Subject: File No. S7-03-06
From: Michael M Mobley
Affiliation: Online Advertising Sales

April 5, 2006

Securities and Exchange Commission
100 F. Street NE
Washington, D.C, 20549-9303

To Whom It May Concern:

I work for a Top 10 Internet property, that is heavily involved with online reporting on what is new on the internet. I take exception to your contention that there is an easily available resource on the internet for the Performance Graph now presented in the executive compensation section of the proxy. This is not the case. While there are many sources of charts on the internet none offer the total return figures found on the graph in the proxy.

While you certainly may be excused for not being aware of this, the thing I find most remarkable about this suggestion is that a regulatory agency is suggesting investors use the vast free-for-all called the internet for up-to-date financial information. As an investor and internet professional, there are several concerns about using the internet that bother me. Certainly the internet has much to offer, but there are nuances you must consider , especially with regards to financial data.

The first is data synchronicity. There is virtually no chance the information gathered on the internet by a random group of investors is going to be the same. Various sites present data in various ways and virtually no two are alike. This would appear to be a problem as no two investors are necessarily going to be getting the same thing even when they think they are. And this information once acquired is not likely to match that in the proxy. The chance for comparing apples to oranges is virtually guaranteed. How can investors make coherent decisions when each is potentially looking a different set of facts?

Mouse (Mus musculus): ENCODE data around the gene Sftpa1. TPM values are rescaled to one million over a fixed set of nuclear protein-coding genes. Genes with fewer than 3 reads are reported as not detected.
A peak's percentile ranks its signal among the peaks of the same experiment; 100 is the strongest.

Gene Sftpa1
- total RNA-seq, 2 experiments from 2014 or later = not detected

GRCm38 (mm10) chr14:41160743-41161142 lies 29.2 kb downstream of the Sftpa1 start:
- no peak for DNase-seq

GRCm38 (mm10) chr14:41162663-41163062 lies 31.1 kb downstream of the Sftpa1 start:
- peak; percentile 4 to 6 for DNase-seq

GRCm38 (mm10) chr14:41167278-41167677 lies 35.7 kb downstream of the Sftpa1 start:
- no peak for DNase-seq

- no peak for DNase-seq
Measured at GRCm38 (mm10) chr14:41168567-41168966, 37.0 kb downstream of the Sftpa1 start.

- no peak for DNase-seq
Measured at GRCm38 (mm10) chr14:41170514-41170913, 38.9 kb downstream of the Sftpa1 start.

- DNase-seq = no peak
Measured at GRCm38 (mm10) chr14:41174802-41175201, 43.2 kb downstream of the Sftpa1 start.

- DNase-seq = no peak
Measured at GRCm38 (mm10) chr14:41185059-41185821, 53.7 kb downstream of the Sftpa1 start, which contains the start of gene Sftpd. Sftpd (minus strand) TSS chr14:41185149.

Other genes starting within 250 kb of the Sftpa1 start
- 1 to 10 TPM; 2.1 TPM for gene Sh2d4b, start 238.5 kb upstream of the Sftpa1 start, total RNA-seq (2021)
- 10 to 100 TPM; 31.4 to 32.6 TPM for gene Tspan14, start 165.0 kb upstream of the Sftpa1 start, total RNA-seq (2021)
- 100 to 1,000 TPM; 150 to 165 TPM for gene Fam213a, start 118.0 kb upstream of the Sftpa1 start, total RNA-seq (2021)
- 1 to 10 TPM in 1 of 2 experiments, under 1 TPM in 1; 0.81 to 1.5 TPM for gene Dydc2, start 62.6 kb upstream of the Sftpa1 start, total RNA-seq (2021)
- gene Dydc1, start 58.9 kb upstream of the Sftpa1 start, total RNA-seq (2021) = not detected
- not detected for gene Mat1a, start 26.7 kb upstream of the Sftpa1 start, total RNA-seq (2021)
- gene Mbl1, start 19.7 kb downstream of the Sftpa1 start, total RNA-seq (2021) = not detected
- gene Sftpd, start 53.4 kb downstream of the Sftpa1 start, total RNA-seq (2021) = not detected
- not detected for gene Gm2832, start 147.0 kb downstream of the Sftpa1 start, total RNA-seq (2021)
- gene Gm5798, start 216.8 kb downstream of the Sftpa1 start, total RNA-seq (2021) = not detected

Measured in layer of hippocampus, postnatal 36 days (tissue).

The second is consistency. Because the internet is unregulated there are no standards for updates or refreshes on information. Data can change overnight and does. What an investor sees Monday may not be there Tuesday. This is irritating for the user but from a regulatory point of view, having data that disappears could pose a problem.

The third is reliability. There are no guarantees on financial information taken from the internet. Even after joining a reputable site, the disclaimers investors must agree to as a term of use, insure that even in the event the information presented is wrong there is no recourse.

There are certainly reputable sites on the internet like Hoovers, SP, or Reuters there is little for free unless you join and become a member. EDGAR is a great site. I am not sure why after making an investment in a stock I need to be forced into using these in order to vote my proxy.

Yours truly,

Michael Mobley
CNET Networks